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  • >Was the Crypto.com Mainnet Launch a Success?

Was the Crypto.com Mainnet Launch a Success?

Crypto.com is one of the fastest growing cryptocurrency businesses in the world and on March 25th 2021, they officially launched a new blockchain for their signature token, CRO.

The chain is called Crypto.org, signifying that the new blockchain operates independently from Crypto.com. This new launch comes with several exciting announcements including an NFT marketplace, the largest token burn in history, and lucrative staking rewards. In this article, we tell you all you need to know about the launch of Crypto.org.

CRO made significant gains this week

What has Changed Now That Crypto.org Exists?

There are a couple of large Crypto.com ecosystem changes that you should be aware of. The first is that CRO is no longer an ERC20 token. This has big implications for anyone holding CRO in Metamask, or other wallets. You will need to migrate your CRO tokens so that they are hosted on the Crypto.org chain, instead of Ethereum.

We recommend following the official CRO migration guide put out by Crypto.com. If you’re using the Crypto.com DeFi wallet, then migration is as simple as a click of a button. Keep in mind though, that in order to migrate, you will need to spend a bit of Ethereum to cover the ETH gas fees.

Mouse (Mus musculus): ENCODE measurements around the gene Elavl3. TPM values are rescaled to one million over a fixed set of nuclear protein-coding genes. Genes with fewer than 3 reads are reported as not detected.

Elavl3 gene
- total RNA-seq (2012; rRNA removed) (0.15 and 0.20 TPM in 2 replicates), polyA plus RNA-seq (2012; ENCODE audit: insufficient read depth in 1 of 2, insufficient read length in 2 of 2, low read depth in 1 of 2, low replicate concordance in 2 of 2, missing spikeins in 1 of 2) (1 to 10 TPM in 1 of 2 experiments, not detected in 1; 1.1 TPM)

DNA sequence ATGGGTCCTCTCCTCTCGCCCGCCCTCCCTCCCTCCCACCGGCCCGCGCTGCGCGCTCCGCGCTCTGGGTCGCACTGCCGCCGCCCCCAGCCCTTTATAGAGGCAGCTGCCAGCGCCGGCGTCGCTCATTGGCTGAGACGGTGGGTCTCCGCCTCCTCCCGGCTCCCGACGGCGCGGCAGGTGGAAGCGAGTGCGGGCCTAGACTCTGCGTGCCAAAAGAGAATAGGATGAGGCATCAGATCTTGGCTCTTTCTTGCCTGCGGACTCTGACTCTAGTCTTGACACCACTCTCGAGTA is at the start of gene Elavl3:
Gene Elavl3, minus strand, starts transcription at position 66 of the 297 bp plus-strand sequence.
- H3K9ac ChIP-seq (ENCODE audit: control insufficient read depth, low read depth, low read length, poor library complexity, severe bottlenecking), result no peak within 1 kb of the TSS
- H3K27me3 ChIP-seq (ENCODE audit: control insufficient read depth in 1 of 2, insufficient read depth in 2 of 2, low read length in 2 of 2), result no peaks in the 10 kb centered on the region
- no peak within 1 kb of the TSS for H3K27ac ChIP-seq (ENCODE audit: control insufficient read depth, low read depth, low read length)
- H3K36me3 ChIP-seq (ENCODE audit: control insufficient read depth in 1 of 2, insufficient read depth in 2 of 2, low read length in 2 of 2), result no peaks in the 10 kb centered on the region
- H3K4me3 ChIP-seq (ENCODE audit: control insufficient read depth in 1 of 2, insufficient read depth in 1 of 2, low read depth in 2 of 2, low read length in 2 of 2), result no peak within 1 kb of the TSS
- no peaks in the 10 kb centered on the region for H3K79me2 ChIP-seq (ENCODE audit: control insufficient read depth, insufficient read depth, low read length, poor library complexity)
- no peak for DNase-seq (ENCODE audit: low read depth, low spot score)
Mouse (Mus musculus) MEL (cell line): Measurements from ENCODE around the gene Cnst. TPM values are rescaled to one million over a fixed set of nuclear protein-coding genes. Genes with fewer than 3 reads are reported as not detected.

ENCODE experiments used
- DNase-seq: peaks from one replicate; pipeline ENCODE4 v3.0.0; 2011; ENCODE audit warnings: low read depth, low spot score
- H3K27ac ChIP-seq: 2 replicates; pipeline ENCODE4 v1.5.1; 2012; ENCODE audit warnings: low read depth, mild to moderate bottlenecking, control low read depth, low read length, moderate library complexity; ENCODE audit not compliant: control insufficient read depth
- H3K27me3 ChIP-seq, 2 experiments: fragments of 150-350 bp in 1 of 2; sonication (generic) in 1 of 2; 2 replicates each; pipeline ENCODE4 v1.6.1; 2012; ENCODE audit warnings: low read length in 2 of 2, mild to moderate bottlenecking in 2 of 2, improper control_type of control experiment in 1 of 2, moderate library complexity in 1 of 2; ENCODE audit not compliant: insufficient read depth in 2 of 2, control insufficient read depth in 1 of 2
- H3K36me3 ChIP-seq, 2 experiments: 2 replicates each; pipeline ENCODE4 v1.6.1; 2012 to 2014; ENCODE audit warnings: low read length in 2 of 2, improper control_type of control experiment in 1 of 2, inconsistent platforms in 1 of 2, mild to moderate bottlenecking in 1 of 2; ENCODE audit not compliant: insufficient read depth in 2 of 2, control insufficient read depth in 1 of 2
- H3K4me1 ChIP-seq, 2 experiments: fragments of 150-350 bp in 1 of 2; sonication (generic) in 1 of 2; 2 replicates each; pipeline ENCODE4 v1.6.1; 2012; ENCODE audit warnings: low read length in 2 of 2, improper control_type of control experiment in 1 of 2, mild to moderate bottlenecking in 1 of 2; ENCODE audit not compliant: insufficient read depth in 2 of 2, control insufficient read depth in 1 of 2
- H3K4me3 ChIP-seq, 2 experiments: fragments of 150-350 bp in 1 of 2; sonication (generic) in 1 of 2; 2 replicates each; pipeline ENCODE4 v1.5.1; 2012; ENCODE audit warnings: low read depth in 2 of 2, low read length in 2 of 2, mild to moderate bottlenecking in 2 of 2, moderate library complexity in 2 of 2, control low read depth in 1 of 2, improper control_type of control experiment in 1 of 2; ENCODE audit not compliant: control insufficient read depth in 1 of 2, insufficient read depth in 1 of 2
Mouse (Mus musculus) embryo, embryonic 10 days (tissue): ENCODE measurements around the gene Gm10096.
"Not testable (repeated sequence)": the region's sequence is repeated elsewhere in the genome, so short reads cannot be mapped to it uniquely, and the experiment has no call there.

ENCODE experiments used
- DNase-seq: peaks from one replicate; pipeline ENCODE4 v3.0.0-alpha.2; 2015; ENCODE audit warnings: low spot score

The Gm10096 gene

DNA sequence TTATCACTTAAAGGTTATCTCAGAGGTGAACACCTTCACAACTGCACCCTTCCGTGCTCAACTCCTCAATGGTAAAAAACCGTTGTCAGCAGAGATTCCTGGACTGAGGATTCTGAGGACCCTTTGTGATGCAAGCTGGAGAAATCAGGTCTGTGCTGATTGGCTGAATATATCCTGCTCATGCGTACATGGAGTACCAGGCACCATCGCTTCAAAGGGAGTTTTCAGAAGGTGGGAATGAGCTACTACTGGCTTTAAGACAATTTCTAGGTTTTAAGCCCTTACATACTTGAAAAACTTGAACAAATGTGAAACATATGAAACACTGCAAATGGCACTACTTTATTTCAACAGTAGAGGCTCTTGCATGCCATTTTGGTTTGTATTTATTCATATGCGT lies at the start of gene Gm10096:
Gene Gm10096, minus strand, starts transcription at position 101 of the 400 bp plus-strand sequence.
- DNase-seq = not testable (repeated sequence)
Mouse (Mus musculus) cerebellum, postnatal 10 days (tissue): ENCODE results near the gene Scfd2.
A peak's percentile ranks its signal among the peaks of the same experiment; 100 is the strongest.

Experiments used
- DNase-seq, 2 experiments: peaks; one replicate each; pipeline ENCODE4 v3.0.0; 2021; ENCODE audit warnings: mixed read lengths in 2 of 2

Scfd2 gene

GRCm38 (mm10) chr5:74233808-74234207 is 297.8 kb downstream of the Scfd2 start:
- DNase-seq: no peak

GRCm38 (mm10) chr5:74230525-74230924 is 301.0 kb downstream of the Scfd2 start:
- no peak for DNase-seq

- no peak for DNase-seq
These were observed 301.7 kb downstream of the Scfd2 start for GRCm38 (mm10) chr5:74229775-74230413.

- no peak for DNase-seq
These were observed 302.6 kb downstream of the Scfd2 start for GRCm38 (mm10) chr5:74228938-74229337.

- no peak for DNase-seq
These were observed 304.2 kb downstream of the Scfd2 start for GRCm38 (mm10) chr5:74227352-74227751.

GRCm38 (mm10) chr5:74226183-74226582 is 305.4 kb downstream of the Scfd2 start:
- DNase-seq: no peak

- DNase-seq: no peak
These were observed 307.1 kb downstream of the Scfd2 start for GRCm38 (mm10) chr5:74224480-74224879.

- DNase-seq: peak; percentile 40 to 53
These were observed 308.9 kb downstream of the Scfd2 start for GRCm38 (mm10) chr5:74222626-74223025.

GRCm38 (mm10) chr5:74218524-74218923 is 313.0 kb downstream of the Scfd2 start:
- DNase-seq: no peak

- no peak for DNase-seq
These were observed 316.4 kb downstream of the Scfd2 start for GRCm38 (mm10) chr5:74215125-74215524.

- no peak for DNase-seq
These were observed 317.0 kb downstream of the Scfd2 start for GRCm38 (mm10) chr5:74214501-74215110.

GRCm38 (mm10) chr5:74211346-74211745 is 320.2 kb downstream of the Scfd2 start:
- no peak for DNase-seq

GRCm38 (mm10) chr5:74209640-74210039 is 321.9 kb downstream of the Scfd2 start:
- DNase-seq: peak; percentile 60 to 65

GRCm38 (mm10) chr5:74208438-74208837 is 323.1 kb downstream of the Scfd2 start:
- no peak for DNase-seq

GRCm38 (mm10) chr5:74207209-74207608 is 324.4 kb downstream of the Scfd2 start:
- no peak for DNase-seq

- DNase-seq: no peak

Less Expensive CRO Transaction Fees

Before the launch of Crypto.org Chain, sending a CRO transaction on Ethereum was quite expensive. You would be looking at a $20-$40 transaction, depending on the congestion on the Ethereum network. Now that the migration has taken place, fees have dropped to basically zero.

As you can see, the transaction fee to withdraw CRO from the exchange is now .001 CRO which is $0.0002. What this does is it allows CRO to move more freely from the centralized exchange (Crypto.com), to the supporting decentralized blockchain (Crypto.org):

CRO fees

DeFi and NFTs are Coming to Crypto.Org

Coinciding the launch of their blockchain, Crypto.com has launched a NFT marketplace with some of the biggest artists the world has to offer. Snoop Dogg, Boy George, and Axel Mansoor have all created a set of exclusive NFTs to sell on the platform.

We can expect the Crypto.Org team to progressively roll out new features that will enable CRO based DeFi. The best comparison I can make, is to observe what Binance has done with Binance Smart Chain. With each passing day, they’re taking market share away from Ethereum by appealing to an audience that prefers cheaper fees.